Poster B19, Sunday, March 26, 8:00 – 10:00 am, Pacific Concourse
Everyday moral reasoning: the role that persons play in the neural processing of social and non-social events that elicit gratitude or distress
Christina Karns1; 1University of Oregon
In any given day, there are a multitude of positive or negative events that may occur. How does the brain process the valence of these events differently when they occur due to the actions of another person or simply to chance? FMRI was used to examine these questions in a task where 32 female participants read short second-person vignettes about everyday problems. The scenarios were constructed so that the final sentence revealed an outcome that was either positive or negative and was caused by another person or not. When a person caused the outcome of the scenario, regardless of valence, responses were larger throughout the ventral and medial prefrontal cortex and posterior parietal cortex, as well as the superior temporal gyrus (STG) (p < .001, k > 20, FWE p < .05) overlapping with regions identified during a separate theory of mind localizer task (conjunction p < .001, k > 10, FWE < .05). Importantly, the involvement of a person in the outcome affected the degree of valence processing in reward-related and social-reasoning brain regions. Valence and person interacted only in the most ventral aspect of the medial prefrontal cortex, along with the anterior middle frontal gyrus, posterior parietal cortex and left and right STG (p < .001, k > 20, FWE p < .05). These results demonstrate the interaction of neural social and reward networks in the context of everyday moral reasoning and social situations that elicit gratitude or distress.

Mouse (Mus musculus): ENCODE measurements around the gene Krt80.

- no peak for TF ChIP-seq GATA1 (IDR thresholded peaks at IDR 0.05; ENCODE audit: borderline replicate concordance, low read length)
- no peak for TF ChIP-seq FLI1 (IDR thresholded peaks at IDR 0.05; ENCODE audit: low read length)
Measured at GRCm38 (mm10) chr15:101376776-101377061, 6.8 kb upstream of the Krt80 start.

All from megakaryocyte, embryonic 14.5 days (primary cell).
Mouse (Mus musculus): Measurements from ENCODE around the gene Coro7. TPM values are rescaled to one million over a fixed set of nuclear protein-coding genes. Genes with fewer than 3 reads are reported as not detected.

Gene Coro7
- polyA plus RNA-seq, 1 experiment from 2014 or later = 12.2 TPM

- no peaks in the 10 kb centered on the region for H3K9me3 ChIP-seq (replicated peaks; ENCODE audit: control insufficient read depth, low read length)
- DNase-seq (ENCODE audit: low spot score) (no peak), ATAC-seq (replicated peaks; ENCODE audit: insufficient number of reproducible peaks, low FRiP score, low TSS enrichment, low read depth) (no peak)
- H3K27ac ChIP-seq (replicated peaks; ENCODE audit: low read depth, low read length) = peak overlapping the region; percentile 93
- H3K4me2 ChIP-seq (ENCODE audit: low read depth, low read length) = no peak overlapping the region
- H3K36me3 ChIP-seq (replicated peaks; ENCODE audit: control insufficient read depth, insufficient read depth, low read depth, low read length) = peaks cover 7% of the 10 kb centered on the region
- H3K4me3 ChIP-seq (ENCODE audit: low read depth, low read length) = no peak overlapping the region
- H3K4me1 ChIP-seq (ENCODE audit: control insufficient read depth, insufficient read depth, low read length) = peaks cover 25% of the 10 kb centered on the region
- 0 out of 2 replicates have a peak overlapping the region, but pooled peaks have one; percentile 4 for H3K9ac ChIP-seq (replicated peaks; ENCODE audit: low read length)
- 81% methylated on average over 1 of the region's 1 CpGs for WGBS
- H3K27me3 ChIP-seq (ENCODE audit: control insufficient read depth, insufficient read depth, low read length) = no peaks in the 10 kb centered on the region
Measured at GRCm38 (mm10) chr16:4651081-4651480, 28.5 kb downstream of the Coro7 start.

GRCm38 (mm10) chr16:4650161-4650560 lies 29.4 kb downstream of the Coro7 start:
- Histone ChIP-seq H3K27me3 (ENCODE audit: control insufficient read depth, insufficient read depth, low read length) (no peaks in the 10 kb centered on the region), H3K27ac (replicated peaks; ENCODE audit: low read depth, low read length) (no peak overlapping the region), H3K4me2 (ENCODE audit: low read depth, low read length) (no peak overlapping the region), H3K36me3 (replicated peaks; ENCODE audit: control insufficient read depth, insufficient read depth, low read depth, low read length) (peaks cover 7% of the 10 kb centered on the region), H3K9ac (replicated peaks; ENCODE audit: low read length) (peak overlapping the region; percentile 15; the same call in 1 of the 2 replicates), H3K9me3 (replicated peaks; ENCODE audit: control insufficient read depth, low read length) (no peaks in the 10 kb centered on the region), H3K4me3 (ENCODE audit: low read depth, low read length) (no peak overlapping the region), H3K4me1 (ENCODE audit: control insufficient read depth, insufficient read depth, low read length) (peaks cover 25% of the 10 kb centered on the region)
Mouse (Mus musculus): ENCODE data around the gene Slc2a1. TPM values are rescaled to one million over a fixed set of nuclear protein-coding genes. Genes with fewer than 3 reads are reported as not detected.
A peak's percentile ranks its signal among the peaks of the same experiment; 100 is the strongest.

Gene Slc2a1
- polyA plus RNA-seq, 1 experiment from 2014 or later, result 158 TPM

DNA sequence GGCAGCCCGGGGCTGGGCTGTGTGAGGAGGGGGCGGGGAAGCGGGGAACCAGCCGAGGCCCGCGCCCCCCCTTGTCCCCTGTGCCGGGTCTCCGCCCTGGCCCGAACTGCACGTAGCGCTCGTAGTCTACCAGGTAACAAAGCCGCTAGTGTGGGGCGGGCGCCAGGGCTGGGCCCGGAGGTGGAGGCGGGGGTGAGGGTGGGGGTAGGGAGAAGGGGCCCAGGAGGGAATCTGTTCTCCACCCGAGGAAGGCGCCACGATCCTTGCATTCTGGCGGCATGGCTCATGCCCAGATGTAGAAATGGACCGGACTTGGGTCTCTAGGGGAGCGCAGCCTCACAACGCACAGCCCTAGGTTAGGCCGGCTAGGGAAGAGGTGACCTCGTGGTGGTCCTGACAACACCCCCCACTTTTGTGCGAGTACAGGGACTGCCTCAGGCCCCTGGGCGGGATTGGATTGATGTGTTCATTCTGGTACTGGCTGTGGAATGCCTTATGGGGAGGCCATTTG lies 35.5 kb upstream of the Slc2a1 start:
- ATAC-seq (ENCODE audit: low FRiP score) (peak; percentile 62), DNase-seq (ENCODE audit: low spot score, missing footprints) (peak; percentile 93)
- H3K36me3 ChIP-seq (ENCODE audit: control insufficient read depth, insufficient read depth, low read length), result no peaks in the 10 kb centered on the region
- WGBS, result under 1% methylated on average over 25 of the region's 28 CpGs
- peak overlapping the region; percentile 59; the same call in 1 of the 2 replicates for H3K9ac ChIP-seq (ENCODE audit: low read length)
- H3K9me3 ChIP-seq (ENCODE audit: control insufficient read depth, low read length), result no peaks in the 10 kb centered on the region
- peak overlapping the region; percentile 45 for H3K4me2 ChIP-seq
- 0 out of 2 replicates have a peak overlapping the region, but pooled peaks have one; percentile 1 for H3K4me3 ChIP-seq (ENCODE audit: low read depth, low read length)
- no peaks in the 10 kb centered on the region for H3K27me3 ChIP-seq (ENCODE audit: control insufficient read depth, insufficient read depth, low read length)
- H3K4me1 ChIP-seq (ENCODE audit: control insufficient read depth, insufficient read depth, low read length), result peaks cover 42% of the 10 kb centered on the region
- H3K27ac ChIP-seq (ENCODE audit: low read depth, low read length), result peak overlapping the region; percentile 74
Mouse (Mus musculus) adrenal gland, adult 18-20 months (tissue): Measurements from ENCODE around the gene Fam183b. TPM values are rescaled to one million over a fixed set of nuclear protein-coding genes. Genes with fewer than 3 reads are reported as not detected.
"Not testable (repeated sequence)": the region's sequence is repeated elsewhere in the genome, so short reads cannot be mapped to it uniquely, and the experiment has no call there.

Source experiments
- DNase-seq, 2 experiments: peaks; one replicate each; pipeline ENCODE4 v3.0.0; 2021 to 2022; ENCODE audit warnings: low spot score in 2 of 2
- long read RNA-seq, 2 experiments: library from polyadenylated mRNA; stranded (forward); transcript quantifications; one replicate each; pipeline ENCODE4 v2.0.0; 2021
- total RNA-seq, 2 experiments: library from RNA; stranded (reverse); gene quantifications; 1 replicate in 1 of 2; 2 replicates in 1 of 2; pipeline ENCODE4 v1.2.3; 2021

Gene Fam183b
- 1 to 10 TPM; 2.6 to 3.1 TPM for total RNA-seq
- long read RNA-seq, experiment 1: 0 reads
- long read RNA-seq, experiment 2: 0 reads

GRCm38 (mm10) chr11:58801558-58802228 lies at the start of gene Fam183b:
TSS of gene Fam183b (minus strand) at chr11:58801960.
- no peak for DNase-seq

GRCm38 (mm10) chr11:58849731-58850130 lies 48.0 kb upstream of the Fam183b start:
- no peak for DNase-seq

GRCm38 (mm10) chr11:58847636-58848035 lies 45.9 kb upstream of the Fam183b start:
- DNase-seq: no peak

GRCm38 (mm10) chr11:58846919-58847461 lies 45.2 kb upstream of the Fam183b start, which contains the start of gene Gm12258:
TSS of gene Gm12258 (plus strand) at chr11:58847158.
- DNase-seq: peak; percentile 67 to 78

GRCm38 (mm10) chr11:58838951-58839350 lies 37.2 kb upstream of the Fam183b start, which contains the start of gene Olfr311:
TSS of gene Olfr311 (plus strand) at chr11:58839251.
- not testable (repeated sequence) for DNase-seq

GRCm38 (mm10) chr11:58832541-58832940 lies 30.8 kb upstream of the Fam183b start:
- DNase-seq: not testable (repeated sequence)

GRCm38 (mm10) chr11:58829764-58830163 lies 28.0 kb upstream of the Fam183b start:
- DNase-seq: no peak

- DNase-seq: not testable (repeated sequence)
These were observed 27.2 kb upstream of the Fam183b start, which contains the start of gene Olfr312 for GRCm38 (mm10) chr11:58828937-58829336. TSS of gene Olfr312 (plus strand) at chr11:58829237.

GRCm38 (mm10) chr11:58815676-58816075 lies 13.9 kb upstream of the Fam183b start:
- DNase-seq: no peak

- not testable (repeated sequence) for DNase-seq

Topic Area: EMOTION & SOCIAL: Emotion-cognition interactions